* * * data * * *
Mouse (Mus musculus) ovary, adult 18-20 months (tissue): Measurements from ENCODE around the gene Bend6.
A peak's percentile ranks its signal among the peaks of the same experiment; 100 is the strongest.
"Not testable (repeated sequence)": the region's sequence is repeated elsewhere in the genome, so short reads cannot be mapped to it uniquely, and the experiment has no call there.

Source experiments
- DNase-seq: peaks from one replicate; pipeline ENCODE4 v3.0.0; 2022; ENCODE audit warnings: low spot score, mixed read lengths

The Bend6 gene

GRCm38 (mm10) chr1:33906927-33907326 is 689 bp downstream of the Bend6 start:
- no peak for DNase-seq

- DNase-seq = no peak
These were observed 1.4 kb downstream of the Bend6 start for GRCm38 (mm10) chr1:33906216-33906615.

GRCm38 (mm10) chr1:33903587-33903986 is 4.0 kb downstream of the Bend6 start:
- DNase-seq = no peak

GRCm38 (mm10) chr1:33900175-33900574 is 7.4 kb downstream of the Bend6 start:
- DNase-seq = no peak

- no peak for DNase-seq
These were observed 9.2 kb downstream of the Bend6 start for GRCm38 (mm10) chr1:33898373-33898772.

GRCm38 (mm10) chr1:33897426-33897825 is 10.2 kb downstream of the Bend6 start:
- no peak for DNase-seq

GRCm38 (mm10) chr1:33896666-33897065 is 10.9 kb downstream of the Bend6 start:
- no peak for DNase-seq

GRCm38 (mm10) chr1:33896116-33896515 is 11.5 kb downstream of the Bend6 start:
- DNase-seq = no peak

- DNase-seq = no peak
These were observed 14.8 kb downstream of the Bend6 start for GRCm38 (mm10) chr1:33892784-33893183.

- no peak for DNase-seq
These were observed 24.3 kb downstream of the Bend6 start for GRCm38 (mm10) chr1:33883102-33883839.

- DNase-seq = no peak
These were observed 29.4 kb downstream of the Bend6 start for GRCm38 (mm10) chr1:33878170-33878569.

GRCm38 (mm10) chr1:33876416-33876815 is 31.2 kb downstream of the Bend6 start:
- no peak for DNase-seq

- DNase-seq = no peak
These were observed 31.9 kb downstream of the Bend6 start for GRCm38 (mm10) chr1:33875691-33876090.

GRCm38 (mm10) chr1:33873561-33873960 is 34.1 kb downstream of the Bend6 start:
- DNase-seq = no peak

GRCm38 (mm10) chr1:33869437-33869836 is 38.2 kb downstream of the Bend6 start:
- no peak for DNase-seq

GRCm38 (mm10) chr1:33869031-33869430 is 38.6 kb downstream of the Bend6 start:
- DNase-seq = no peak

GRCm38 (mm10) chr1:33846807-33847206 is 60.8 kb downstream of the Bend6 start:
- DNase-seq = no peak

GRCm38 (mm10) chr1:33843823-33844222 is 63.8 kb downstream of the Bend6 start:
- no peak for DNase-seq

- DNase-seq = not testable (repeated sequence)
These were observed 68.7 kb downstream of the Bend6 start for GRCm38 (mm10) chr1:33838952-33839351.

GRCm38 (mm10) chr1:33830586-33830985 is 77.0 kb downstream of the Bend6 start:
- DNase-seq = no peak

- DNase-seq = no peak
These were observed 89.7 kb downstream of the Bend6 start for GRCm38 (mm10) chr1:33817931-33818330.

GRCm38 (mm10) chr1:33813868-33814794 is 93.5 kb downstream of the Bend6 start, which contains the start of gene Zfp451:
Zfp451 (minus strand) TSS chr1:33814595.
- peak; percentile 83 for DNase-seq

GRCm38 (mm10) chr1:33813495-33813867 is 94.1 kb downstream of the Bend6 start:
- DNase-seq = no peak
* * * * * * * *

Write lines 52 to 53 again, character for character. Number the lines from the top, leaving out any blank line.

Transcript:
GRCm38 (mm10) chr1:33813495-33813867 is 94.1 kb downstream of the Bend6 start:
- DNase-seq = no peak